Comparison of infiltration flux in playa lakes in grassland and cropland basins, Southern High Plains of Texas

Geetha Ganesan, Ken Rainwater, Dennis Gitz, Nicholas Hall, Richard Zartman, Wayne Hudnall, Loren Smith

Abstract


Playas are the dominant wetland type on the Southern High Plains  of Texas and capture runoff during periods of heavy rainfall. Observing the hydrologic functions of playa is important to evaluate their ecological services, which include encouragement of species biodiversity and recharge of the underlying High Plains (Ogallala) Aquifer. Ten pairs of playas were chosen in 10 counties on the Texas Southern High Plains. Each pair included 1 playa surrounded by natural grassland (not in the Natural Resources Conservation Service’s Conservation Reserve Program) and 1 playa surrounded by cultivated cropland. Instrumentation at each playa allowed calculation of changes in free water evaporation and water stored over time during the hydroperiods, defined as continuous durations of surface water storage in the playa basins, caused by one or more rainfall events that generated sufficient runoff flows to reach and fill the playas. A water budget model calculated daily infiltration flux through the playa bottoms. Six cropland playas and 3 grassland playas had significant hydroperiods with associated consistent instrumentation operation during the 6-year study across the years 2005 to 2011. The average observed infiltration flux rates were approximately 10 millimeters/day (range 2 to 20 millimeters/day) and 3 millimeters/day (range 1 to 5 millimeters/day) for the cropland and grassland playas, respectively. The preliminary results may be influenced by the presence of eroded sediments from the surrounding cropland, but more runoff events are needed to differentiate between the impacts of playa floor soils and variations in rainfall and playa watershed characteristics that contribute to the hydroperiods.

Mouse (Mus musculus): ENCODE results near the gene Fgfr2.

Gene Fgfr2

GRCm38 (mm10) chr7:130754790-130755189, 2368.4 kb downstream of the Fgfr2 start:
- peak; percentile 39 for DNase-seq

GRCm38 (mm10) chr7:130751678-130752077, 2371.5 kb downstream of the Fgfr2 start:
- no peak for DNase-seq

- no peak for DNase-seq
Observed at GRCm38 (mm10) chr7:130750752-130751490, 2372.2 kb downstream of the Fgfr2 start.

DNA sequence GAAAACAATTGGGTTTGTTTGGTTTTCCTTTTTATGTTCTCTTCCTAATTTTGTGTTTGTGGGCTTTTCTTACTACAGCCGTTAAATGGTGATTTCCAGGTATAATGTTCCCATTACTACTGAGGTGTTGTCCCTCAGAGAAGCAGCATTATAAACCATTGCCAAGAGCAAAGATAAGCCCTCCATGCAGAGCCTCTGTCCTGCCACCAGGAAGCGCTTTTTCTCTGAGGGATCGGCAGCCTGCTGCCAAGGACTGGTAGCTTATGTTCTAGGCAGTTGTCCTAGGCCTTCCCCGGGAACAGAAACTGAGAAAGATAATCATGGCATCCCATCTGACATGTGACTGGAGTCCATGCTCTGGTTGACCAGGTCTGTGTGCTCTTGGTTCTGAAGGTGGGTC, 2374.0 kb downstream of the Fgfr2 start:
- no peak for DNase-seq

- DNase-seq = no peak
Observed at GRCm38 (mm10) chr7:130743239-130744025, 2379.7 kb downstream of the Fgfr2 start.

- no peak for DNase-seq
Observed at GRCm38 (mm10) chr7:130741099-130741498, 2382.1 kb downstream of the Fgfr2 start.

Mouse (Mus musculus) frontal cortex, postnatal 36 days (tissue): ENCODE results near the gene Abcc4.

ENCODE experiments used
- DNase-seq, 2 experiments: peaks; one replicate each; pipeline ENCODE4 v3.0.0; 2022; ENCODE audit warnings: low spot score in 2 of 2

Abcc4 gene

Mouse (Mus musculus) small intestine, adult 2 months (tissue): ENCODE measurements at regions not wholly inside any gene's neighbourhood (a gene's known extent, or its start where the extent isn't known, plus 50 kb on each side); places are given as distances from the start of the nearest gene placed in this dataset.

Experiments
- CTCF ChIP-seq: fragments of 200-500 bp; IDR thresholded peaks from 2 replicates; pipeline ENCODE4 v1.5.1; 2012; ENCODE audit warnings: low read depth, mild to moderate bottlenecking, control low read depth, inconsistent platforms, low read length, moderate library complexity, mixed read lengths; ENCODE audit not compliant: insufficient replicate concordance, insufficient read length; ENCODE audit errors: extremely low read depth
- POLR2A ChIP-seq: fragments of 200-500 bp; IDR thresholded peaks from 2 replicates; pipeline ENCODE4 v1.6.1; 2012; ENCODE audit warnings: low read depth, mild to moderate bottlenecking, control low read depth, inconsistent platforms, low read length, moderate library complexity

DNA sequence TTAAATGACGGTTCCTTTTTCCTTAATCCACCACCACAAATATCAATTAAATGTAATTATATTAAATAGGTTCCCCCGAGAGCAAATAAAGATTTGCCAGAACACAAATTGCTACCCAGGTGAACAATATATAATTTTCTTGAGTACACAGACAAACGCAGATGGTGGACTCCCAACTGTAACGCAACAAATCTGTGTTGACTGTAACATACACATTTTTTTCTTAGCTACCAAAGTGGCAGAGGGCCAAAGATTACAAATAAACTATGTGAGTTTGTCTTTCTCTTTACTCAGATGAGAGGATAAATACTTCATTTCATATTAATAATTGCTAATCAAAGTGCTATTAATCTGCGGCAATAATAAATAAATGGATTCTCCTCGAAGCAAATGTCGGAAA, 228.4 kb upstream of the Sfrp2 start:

Keywords


playas, infiltration, Ogallala Aquifer, evaporation

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Copyright (c) 2016 Geetha Ganesan, Ken Rainwater, Dennis Gitz, Nicholas Hall, Richard Zartman, Wayne Hudnall, Loren Smith

Texas Water Journal

The Texas Water Journal is an online, peer-reviewed journal devoted to the timely consideration of Texas water resources management, research, and policy issues from a multidisciplinary perspective that integrates science, engineering, law, planning, and other disciplines. It also provides updates on key state legislation and policy changes by Texas administrative agencies. The journal is published by the Texas Water Journal, a nonprofit organization, in cooperation with the Texas Water Resources Institute, part of Texas A&M AgriLife.

ISSN 2160-5319
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